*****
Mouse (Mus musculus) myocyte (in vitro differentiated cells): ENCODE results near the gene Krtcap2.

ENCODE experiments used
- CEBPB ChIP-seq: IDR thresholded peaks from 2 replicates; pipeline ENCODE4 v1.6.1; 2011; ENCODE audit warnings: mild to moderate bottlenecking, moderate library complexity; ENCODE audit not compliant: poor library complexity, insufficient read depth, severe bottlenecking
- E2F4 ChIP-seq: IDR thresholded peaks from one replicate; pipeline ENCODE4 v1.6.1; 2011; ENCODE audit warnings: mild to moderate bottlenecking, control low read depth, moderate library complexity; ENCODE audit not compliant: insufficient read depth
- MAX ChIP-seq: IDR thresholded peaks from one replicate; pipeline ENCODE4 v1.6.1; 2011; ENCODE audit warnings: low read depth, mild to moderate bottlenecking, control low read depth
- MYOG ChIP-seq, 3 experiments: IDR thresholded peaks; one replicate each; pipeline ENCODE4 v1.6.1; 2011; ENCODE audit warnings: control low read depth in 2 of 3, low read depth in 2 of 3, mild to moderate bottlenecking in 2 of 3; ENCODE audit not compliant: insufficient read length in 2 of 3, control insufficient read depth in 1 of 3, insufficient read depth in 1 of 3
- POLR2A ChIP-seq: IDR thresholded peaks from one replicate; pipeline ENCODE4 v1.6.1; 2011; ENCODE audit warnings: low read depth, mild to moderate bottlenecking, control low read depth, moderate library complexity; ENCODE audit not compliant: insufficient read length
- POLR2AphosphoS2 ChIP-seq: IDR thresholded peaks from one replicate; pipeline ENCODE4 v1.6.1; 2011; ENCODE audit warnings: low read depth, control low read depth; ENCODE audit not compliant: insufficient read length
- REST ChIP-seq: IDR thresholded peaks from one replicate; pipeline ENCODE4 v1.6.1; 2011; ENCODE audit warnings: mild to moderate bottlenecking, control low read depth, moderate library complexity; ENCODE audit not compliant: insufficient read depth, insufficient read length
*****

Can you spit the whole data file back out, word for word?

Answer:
Mouse (Mus musculus) myocyte (in vitro differentiated cells): ENCODE results near the gene Krtcap2.

ENCODE experiments used
- CEBPB ChIP-seq: IDR thresholded peaks from 2 replicates; pipeline ENCODE4 v1.6.1; 2011; ENCODE audit warnings: mild to moderate bottlenecking, moderate library complexity; ENCODE audit not compliant: poor library complexity, insufficient read depth, severe bottlenecking
- E2F4 ChIP-seq: IDR thresholded peaks from one replicate; pipeline ENCODE4 v1.6.1; 2011; ENCODE audit warnings: mild to moderate bottlenecking, control low read depth, moderate library complexity; ENCODE audit not compliant: insufficient read depth
- MAX ChIP-seq: IDR thresholded peaks from one replicate; pipeline ENCODE4 v1.6.1; 2011; ENCODE audit warnings: low read depth, mild to moderate bottlenecking, control low read depth
- MYOG ChIP-seq, 3 experiments: IDR thresholded peaks; one replicate each; pipeline ENCODE4 v1.6.1; 2011; ENCODE audit warnings: control low read depth in 2 of 3, low read depth in 2 of 3, mild to moderate bottlenecking in 2 of 3; ENCODE audit not compliant: insufficient read length in 2 of 3, control insufficient read depth in 1 of 3, insufficient read depth in 1 of 3
- POLR2A ChIP-seq: IDR thresholded peaks from one replicate; pipeline ENCODE4 v1.6.1; 2011; ENCODE audit warnings: low read depth, mild to moderate bottlenecking, control low read depth, moderate library complexity; ENCODE audit not compliant: insufficient read length
- POLR2AphosphoS2 ChIP-seq: IDR thresholded peaks from one replicate; pipeline ENCODE4 v1.6.1; 2011; ENCODE audit warnings: low read depth, control low read depth; ENCODE audit not compliant: insufficient read length
- REST ChIP-seq: IDR thresholded peaks from one replicate; pipeline ENCODE4 v1.6.1; 2011; ENCODE audit warnings: mild to moderate bottlenecking, control low read depth, moderate library complexity; ENCODE audit not compliant: insufficient read depth, insufficient read length